Richard Hattefild and Cristyne his wife, late the wife of John
Somerset.
This lawsuit was previously dated in the old PROCAT catalog as being
1386-1486, but is now dated in the Discovery catalog as being 1433-1472.
Post by Douglas Richardson
Thomas Swete and his wife, Joan (or Jane), and their daughter and
son-in-law, Christine and Richard Hatfield, are mentioned in an interesting
discussion entitled "The Inheritance of Sir Walter de Romsey" published in
Carpenter, Kingsford's Stonor Letters and Papers 1290-1483 (1996): 76-84.
Post by Douglas Richardson
http://books.google.com/books?id=NcLTndriDR4C&pg=PA76
This discussion indicates that in Trinity term 1462 Thomas and Joan
Swete, Richard Hatfeld of London, gentleman, and two others were ordered to
appear to answer for certain trespass, contempt, and forcible entry for
which they were indicted. In October 1462 following, Thomas Lyete, of
Lytes Care, Somerset, Isabel Hunteley, of Netherattebeare, widow, and
others broke the close of Thomas Swete and Richard Hatfeld at
Netherattebeare, [Dorset], did them grievous hurt and so threatened their
tenants that they did not dare to continue, to the great loss of Swete and
Hatfeld, who thereupon took proceedings in the King's Bench in Hilary term,
1463.
Post by Douglas Richardson
There is no indication that Richard Hatfield was married to Christine,
daughter of Thomas Swete, in either 1462 or 1463. However, I might note
that Richard Hatfield was stated in 1462 to be "of London." My previous
post proves that Richard Hatfield's wife's step-son, Sir Robert Spencer,
was "of London" in 1460.
Post by Douglas Richardson
Best always, Douglas Richardson, Salt Lake City, Utah
C 1/29/31
http://aalt.law.uh.edu/AALT4/ChP/C1no29/C1no29nos%201-300/IMG_0046.htm
C 1/40/112 I could not find, as not all penciled item numbers are included
in the pictures provided on the AALT website. But if you want to try to
http://aalt.law.uh.edu/AALT4/ChP/C1no40/
Hope this helps,
-Matt Ahlgren
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Douglas Richardson
2013-07-06 19:00:32 UTC
Permalink
Dear Newsgroup ~

In my post earlier today, I indicated that Sir Robert Spencer's step-mother, Christine, was the daughter of Thomas Swete, who had a lawsuit in the 1460's regarding his lands at Netherattebeare, [Dorset].

The place intended is actually Nether Adbeer, Somerset, which locality is in the parish of Chilton-Cantelo, Somerset.

Best always, Douglas Richardson, Salt Lake City, Utah
wjhonson
2013-07-07 16:15:33 UTC
Permalink
Post by Douglas Richardson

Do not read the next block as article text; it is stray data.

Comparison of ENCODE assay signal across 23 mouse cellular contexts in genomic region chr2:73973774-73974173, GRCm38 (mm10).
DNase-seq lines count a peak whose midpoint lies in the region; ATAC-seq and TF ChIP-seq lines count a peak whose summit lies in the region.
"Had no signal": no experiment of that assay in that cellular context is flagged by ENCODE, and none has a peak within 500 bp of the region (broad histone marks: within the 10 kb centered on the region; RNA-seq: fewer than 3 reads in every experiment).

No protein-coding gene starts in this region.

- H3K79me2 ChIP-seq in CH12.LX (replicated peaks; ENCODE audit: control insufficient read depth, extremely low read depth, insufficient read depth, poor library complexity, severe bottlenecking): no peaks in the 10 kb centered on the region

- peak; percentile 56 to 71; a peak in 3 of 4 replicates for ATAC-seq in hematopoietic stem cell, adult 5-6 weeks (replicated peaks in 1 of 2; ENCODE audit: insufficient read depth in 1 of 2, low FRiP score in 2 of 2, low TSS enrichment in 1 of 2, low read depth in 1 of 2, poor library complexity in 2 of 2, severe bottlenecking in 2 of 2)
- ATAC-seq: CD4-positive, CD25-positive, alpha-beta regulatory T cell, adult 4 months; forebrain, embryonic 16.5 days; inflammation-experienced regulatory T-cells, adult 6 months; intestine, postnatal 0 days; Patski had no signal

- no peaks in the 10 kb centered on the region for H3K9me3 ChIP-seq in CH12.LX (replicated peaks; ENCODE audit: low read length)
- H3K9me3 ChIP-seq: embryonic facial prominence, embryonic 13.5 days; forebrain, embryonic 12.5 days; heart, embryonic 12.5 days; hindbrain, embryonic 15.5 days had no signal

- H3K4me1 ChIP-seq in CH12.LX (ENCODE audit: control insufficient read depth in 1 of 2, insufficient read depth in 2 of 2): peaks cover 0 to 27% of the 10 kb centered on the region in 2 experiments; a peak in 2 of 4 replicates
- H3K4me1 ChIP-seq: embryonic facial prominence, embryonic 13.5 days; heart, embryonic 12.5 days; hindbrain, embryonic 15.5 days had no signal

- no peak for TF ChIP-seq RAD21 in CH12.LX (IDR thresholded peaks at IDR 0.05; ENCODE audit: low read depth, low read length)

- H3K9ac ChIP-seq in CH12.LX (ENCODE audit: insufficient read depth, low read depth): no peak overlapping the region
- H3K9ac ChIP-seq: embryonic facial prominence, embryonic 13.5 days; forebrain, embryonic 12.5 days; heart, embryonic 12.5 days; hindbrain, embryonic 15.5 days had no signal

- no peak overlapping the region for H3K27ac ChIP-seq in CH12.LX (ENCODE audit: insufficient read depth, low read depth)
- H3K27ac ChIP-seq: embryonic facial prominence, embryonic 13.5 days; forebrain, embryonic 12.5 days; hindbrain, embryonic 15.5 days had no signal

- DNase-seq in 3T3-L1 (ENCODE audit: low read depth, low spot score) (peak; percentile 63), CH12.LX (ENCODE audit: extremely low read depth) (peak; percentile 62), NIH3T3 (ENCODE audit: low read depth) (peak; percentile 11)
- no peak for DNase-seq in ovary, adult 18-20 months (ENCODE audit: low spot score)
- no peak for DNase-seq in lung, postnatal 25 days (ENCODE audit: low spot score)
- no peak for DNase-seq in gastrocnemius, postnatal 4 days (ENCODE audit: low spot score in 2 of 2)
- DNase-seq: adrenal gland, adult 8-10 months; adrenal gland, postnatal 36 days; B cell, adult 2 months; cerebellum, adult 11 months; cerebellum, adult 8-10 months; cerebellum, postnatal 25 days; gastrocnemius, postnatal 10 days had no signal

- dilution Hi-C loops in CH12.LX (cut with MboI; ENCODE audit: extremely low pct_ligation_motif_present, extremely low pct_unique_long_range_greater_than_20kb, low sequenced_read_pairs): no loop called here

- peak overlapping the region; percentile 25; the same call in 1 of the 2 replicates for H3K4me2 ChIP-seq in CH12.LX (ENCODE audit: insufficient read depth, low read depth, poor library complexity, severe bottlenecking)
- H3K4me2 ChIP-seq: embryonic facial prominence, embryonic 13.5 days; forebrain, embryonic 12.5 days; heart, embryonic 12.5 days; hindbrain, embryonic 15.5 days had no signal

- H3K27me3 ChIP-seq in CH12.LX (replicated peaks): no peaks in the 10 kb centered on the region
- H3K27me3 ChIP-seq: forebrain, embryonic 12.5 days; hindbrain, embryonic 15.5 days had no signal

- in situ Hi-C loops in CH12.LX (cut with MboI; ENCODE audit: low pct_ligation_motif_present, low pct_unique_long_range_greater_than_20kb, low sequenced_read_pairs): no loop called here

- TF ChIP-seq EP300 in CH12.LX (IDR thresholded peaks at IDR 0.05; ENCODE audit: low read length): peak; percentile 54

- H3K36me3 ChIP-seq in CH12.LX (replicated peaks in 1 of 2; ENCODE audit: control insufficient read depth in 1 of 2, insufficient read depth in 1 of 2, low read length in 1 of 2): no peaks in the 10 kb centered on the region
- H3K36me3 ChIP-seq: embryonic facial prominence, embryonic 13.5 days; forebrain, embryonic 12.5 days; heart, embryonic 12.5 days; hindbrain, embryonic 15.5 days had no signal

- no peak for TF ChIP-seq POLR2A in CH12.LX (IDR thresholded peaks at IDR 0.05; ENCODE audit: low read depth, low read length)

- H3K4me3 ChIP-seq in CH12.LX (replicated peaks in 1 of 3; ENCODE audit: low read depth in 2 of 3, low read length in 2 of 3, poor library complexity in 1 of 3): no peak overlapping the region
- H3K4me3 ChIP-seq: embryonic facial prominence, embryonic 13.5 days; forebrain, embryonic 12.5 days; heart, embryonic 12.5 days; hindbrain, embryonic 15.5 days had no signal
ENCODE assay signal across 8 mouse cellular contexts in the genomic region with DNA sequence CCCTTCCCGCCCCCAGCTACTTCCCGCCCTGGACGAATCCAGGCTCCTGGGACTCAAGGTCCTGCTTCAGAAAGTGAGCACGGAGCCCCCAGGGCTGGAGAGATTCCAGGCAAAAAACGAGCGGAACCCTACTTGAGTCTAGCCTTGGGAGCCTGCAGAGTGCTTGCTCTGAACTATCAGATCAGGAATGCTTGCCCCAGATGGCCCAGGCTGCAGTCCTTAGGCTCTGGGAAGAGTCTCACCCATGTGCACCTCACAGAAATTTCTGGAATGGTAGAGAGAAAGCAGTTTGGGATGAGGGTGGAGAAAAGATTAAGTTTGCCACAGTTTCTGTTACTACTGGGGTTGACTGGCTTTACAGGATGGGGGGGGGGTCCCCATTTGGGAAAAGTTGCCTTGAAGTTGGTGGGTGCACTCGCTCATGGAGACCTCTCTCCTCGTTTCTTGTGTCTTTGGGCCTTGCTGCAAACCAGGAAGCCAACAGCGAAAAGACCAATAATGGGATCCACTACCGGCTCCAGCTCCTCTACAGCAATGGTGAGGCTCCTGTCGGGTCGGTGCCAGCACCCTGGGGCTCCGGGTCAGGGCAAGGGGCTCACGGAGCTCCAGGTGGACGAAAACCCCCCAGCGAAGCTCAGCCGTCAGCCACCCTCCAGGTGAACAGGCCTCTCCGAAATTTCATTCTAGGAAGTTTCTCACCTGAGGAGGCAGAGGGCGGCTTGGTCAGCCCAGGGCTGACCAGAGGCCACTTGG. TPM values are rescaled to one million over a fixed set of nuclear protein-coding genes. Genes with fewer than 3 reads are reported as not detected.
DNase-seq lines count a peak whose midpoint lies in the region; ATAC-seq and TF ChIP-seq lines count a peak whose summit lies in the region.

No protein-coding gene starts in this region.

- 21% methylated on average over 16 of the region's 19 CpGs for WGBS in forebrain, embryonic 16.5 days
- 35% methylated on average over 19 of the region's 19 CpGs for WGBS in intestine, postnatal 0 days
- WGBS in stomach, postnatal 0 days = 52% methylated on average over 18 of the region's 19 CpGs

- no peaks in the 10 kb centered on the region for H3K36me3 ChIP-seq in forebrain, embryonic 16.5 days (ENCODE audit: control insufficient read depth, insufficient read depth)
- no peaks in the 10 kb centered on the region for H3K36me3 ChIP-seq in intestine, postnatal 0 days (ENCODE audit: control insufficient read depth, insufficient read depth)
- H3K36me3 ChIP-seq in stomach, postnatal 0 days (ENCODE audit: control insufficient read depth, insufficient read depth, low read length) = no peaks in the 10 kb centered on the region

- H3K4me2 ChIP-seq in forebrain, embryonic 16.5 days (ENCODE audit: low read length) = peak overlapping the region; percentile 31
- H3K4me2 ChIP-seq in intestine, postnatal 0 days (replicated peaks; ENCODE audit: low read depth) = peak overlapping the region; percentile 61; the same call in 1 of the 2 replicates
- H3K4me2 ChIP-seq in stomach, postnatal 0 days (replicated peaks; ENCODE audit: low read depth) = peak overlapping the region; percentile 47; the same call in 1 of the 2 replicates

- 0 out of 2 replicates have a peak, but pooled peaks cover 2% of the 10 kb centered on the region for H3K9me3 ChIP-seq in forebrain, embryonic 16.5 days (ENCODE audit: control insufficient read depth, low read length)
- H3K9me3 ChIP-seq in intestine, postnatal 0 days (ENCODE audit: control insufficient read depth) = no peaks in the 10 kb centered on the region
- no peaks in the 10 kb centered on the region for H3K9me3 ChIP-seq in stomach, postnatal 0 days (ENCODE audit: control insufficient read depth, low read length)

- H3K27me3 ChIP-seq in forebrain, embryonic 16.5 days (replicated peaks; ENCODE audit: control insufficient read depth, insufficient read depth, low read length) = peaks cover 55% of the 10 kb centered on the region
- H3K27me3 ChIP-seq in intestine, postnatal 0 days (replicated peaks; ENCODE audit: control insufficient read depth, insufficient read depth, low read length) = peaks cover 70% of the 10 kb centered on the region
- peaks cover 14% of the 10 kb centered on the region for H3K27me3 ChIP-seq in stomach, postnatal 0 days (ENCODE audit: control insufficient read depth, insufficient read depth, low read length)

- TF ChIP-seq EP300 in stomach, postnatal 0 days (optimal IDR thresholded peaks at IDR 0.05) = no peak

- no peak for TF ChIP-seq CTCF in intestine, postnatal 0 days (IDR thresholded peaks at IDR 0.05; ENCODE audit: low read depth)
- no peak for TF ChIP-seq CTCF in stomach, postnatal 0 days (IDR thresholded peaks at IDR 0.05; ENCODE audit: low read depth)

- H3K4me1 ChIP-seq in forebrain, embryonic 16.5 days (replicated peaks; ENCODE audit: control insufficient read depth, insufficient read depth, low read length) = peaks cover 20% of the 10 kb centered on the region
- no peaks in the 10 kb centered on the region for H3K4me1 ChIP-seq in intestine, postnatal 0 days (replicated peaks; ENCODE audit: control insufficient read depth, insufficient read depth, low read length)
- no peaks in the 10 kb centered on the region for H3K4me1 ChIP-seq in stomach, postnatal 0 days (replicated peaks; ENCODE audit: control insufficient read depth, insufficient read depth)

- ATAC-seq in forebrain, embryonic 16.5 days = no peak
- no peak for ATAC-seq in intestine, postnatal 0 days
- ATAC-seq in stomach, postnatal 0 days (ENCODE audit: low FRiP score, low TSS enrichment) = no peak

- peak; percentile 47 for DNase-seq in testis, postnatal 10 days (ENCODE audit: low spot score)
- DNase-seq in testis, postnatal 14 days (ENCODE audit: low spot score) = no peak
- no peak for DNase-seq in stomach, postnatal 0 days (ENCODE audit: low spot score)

Dear Newsgroup ~
"He married, 2ndly, Eleanor, sister and coheiress of Henry and Edmund (Beaufort), Dukes of Somerset, being eldest daughter of Edmund (Beaufort), Duke of Somerset, by Eleanor (widow of Thomas, Lord Ros), daughter and coheiress of Richard (Beauchamp), Earl of Warwick. He died as aforesaid, s.p., 1 May 1461 ... His widow married, apparently in or before 1470, Sir Robert Spencer, of Spencercombe, Devon, and died 16 August 1501." END OF QUOTE.
Eleanor Beaufort and her 2nd husband, Sir Robert Spencer, are perhaps best known as the maternal grandparents of William Carey, Esq., Gentleman of the Privy Chamber, who was the husband of Mary Boleyn (sister of Queen Anne Boleyn).
"Her heirs were her daughters by Spencer: Catherine, wife of Henry Algernon (Percy), Earl of Northumberland, aged 24, and Margaret, wife of Thomas Cary, or Carey, aged 30." END OF QUOTE
The ages of the two daughters Katherine and Margaret Spencer are taken from the inquisition post mortem of Eleanor Beaufort which is dated 1502 [see Cal. IPM Henry VII 2 (1915): 327–328].
Elsewhere I note that Complete Peerage 9 (1936): 720 (sub Northumberland) repeats that claim that Eleanor's 2nd husband, Sir Robert Spencer, was "of Spencercombe, Devon."
In neither Complete Peerage account is any evidence advanced which documents the statement that Sir Robert Spencer was "of Spencercombe, Devon."
I'm not sure of the exact origin of the statement that Sir Robert Spencer was "of Spencercombe, Devon."
"Vincent upon Brooke and Mills maketh mention of sir Robert Spencer, who married Eleanor, the fourth sister of Edmond Beauford, duke of Somerset, who was lord of Spencer Combe, and captain of the castle of Homet and Thomeline, in Normandy." END OF QUOTE.